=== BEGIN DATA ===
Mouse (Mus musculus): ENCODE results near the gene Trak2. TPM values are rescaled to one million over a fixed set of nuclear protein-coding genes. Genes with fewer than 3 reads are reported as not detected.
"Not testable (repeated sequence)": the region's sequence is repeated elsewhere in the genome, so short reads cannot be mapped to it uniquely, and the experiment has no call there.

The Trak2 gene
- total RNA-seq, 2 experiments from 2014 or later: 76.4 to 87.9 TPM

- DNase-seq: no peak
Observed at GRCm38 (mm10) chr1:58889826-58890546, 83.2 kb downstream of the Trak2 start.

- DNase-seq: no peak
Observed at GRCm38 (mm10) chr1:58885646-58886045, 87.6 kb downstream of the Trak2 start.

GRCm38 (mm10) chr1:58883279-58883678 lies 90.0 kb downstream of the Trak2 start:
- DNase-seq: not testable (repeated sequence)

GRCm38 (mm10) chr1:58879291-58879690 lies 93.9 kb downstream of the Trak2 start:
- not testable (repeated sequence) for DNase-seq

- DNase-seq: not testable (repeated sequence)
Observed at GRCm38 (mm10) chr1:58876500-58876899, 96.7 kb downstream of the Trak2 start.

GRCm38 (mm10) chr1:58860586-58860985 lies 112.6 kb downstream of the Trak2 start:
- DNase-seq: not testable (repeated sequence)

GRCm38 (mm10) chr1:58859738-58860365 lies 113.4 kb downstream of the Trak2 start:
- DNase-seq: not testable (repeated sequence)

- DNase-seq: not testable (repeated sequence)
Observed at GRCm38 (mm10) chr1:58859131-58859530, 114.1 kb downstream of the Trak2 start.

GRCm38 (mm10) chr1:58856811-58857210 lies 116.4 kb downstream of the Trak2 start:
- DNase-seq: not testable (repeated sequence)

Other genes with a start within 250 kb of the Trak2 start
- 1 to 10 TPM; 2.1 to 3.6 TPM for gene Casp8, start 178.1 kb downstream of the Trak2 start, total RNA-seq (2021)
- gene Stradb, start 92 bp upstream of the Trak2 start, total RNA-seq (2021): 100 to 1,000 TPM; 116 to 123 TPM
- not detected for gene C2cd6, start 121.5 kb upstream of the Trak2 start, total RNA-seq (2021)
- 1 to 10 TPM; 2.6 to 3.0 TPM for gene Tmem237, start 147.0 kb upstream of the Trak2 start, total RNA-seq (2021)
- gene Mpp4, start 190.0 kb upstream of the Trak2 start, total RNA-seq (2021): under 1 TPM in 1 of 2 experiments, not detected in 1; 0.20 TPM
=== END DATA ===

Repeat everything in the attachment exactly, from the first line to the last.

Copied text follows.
Mouse (Mus musculus): ENCODE results near the gene Trak2. TPM values are rescaled to one million over a fixed set of nuclear protein-coding genes. Genes with fewer than 3 reads are reported as not detected.
"Not testable (repeated sequence)": the region's sequence is repeated elsewhere in the genome, so short reads cannot be mapped to it uniquely, and the experiment has no call there.

The Trak2 gene
- total RNA-seq, 2 experiments from 2014 or later: 76.4 to 87.9 TPM

- DNase-seq: no peak
Observed at GRCm38 (mm10) chr1:58889826-58890546, 83.2 kb downstream of the Trak2 start.

- DNase-seq: no peak
Observed at GRCm38 (mm10) chr1:58885646-58886045, 87.6 kb downstream of the Trak2 start.

GRCm38 (mm10) chr1:58883279-58883678 lies 90.0 kb downstream of the Trak2 start:
- DNase-seq: not testable (repeated sequence)

GRCm38 (mm10) chr1:58879291-58879690 lies 93.9 kb downstream of the Trak2 start:
- not testable (repeated sequence) for DNase-seq

- DNase-seq: not testable (repeated sequence)
Observed at GRCm38 (mm10) chr1:58876500-58876899, 96.7 kb downstream of the Trak2 start.

GRCm38 (mm10) chr1:58860586-58860985 lies 112.6 kb downstream of the Trak2 start:
- DNase-seq: not testable (repeated sequence)

GRCm38 (mm10) chr1:58859738-58860365 lies 113.4 kb downstream of the Trak2 start:
- DNase-seq: not testable (repeated sequence)

- DNase-seq: not testable (repeated sequence)
Observed at GRCm38 (mm10) chr1:58859131-58859530, 114.1 kb downstream of the Trak2 start.

GRCm38 (mm10) chr1:58856811-58857210 lies 116.4 kb downstream of the Trak2 start:
- DNase-seq: not testable (repeated sequence)

Other genes with a start within 250 kb of the Trak2 start
- 1 to 10 TPM; 2.1 to 3.6 TPM for gene Casp8, start 178.1 kb downstream of the Trak2 start, total RNA-seq (2021)
- gene Stradb, start 92 bp upstream of the Trak2 start, total RNA-seq (2021): 100 to 1,000 TPM; 116 to 123 TPM
- not detected for gene C2cd6, start 121.5 kb upstream of the Trak2 start, total RNA-seq (2021)
- 1 to 10 TPM; 2.6 to 3.0 TPM for gene Tmem237, start 147.0 kb upstream of the Trak2 start, total RNA-seq (2021)
- gene Mpp4, start 190.0 kb upstream of the Trak2 start, total RNA-seq (2021): under 1 TPM in 1 of 2 experiments, not detected in 1; 0.20 TPM